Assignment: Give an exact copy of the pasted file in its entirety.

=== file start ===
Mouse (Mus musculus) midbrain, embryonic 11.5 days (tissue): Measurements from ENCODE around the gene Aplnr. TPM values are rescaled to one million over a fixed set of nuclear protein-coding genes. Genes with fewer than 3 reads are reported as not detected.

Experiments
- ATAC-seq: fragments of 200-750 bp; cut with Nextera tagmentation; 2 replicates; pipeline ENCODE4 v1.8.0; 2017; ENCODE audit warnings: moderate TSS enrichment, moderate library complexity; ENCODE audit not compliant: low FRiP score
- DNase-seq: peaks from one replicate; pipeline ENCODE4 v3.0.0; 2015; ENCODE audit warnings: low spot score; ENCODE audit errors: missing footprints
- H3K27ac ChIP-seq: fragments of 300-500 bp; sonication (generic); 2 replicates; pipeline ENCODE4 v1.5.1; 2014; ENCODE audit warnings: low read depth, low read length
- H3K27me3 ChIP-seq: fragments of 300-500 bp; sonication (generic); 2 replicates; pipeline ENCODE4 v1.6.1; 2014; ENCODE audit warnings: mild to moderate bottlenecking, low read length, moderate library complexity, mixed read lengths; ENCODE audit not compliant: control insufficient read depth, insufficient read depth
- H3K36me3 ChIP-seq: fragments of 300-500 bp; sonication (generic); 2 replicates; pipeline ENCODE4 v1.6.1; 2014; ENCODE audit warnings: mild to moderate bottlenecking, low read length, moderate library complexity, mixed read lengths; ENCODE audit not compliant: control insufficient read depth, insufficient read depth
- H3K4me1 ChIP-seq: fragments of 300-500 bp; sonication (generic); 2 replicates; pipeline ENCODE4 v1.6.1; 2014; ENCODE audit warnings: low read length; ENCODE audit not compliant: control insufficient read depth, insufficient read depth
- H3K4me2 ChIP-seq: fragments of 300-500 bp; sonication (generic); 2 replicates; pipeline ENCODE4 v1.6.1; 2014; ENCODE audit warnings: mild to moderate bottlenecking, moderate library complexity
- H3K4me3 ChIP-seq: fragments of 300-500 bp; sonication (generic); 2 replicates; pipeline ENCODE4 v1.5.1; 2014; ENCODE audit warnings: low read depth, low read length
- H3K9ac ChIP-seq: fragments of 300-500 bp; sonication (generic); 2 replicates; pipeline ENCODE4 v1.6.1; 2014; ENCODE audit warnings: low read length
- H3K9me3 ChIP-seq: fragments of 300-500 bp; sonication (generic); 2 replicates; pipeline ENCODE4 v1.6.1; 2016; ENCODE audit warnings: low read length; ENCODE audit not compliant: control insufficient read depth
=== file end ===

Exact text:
Mouse (Mus musculus) midbrain, embryonic 11.5 days (tissue): Measurements from ENCODE around the gene Aplnr. TPM values are rescaled to one million over a fixed set of nuclear protein-coding genes. Genes with fewer than 3 reads are reported as not detected.

Experiments
- ATAC-seq: fragments of 200-750 bp; cut with Nextera tagmentation; 2 replicates; pipeline ENCODE4 v1.8.0; 2017; ENCODE audit warnings: moderate TSS enrichment, moderate library complexity; ENCODE audit not compliant: low FRiP score
- DNase-seq: peaks from one replicate; pipeline ENCODE4 v3.0.0; 2015; ENCODE audit warnings: low spot score; ENCODE audit errors: missing footprints
- H3K27ac ChIP-seq: fragments of 300-500 bp; sonication (generic); 2 replicates; pipeline ENCODE4 v1.5.1; 2014; ENCODE audit warnings: low read depth, low read length
- H3K27me3 ChIP-seq: fragments of 300-500 bp; sonication (generic); 2 replicates; pipeline ENCODE4 v1.6.1; 2014; ENCODE audit warnings: mild to moderate bottlenecking, low read length, moderate library complexity, mixed read lengths; ENCODE audit not compliant: control insufficient read depth, insufficient read depth
- H3K36me3 ChIP-seq: fragments of 300-500 bp; sonication (generic); 2 replicates; pipeline ENCODE4 v1.6.1; 2014; ENCODE audit warnings: mild to moderate bottlenecking, low read length, moderate library complexity, mixed read lengths; ENCODE audit not compliant: control insufficient read depth, insufficient read depth
- H3K4me1 ChIP-seq: fragments of 300-500 bp; sonication (generic); 2 replicates; pipeline ENCODE4 v1.6.1; 2014; ENCODE audit warnings: low read length; ENCODE audit not compliant: control insufficient read depth, insufficient read depth
- H3K4me2 ChIP-seq: fragments of 300-500 bp; sonication (generic); 2 replicates; pipeline ENCODE4 v1.6.1; 2014; ENCODE audit warnings: mild to moderate bottlenecking, moderate library complexity
- H3K4me3 ChIP-seq: fragments of 300-500 bp; sonication (generic); 2 replicates; pipeline ENCODE4 v1.5.1; 2014; ENCODE audit warnings: low read depth, low read length
- H3K9ac ChIP-seq: fragments of 300-500 bp; sonication (generic); 2 replicates; pipeline ENCODE4 v1.6.1; 2014; ENCODE audit warnings: low read length
- H3K9me3 ChIP-seq: fragments of 300-500 bp; sonication (generic); 2 replicates; pipeline ENCODE4 v1.6.1; 2016; ENCODE audit warnings: low read length; ENCODE audit not compliant: control insufficient read depth